The managers target companies that address global challenges, many of which are highlighted by the SDGs.
The fund’s impact report maps the significant contributions of companies in the portfolio against various SDGs. For instance, Indonesia’s Bank Rakyat supports SDG 10 (reduced inequalities) through its provision of basic financial services to underserved and disadvantaged parts of society. Meanwhile, renewable energy provider Ørsted and electric car firm Tesla are expected to assist towards SDG 13, climate action.
Specialist fund manager WHEB has a similar philosophy. They invest in companies that are enabling and benefitting from the transition to a low carbon and more sustainable economy and has an investment strategy that supports the achievement of the SDGs. WHEB’s mission statement is to advance sustainability and create prosperity through positive impact investments.
WHEB’s fund managers invests in businesses with a positive impact that they categorise as either ‘mitigating’ or ‘breakthrough’. There are nine thematic areas: Cleaner energy, resource efficiency, sustainable transport, environmental services, water management, health, safety, well-being and education. The managers believe these directly support seven of the SDGs through the products and services that they sell. This includes goals 3, 4, 6, 7, 9, 11 and 12.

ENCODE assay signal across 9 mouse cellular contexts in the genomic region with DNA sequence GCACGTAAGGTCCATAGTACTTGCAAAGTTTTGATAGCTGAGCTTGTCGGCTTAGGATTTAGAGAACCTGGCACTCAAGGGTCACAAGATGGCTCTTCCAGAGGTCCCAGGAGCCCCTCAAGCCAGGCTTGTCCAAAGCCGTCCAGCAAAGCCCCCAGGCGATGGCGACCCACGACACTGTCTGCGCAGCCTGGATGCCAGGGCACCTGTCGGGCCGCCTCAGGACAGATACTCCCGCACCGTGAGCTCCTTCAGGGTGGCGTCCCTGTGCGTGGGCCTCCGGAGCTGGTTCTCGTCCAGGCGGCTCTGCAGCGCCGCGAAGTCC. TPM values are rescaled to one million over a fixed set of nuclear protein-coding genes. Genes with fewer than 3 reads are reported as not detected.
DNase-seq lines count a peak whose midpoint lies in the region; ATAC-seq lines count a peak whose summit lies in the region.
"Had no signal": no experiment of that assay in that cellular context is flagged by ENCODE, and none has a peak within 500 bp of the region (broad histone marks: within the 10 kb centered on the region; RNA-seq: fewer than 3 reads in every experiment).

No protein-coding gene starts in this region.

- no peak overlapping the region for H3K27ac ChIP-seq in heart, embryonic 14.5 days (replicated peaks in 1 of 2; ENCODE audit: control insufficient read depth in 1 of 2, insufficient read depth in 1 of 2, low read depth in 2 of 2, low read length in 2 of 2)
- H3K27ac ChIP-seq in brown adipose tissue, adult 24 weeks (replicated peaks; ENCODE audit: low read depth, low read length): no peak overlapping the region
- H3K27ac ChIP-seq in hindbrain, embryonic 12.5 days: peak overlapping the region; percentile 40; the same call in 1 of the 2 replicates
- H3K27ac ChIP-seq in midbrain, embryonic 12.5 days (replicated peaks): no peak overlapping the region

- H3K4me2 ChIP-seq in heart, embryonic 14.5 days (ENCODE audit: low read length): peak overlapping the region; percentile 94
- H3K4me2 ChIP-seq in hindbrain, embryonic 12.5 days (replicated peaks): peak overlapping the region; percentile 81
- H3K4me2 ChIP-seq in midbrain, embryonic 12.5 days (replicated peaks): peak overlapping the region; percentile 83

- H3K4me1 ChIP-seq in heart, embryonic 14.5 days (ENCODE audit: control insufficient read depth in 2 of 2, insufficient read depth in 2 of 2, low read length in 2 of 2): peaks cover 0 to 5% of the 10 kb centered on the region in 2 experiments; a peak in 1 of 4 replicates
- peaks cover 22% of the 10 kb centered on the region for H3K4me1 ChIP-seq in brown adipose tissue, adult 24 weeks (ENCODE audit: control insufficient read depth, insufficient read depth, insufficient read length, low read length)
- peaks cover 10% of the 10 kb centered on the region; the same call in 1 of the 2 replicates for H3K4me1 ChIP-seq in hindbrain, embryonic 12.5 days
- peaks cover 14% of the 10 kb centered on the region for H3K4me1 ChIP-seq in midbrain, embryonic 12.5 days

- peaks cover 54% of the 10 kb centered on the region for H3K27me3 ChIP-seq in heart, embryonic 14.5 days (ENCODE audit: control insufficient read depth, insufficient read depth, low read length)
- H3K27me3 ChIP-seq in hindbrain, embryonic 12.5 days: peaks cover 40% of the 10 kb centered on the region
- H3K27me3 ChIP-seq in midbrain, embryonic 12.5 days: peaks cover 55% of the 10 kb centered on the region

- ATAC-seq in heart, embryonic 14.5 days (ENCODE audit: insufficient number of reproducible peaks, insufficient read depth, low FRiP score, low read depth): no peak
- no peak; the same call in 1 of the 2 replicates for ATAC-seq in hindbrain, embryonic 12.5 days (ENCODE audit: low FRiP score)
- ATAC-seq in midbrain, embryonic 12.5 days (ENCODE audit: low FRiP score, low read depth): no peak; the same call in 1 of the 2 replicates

Additionally, in relation to SDG 13 (climate action), a significant proportion of the WHEB Sustainability Fund’s investment strategy is invested in companies that manufacture and sell products and services that help to reduce greenhouse gas emissions. For 2018 they estimate that the strategy helped avoid the emission of over 218,000 tons of CO2, and claim that, a shift of economic activity towards the companies held in WHEB’s investment strategy would help limit emissions to levels that are consistent with warming of no more than 1.5° Celsius. The manager’s 2018 impact report, published in June 2019, can be found here.
Liontrust’s Sustainable Future team, who run the Liontrust Sustainable Future UK Growth Fund, have also mapped their investment themes to the SDGs. Those where their funds have the largest exposure are: Good health and well-being (SDG 3); Affordable and clean energy (SDG 7); Decent work and economic growth (SDG 8); Industry, innovation and infrastructure (SDG 9); and Responsible consumption and production (SDG 12). More details can be found in the team’s annual review.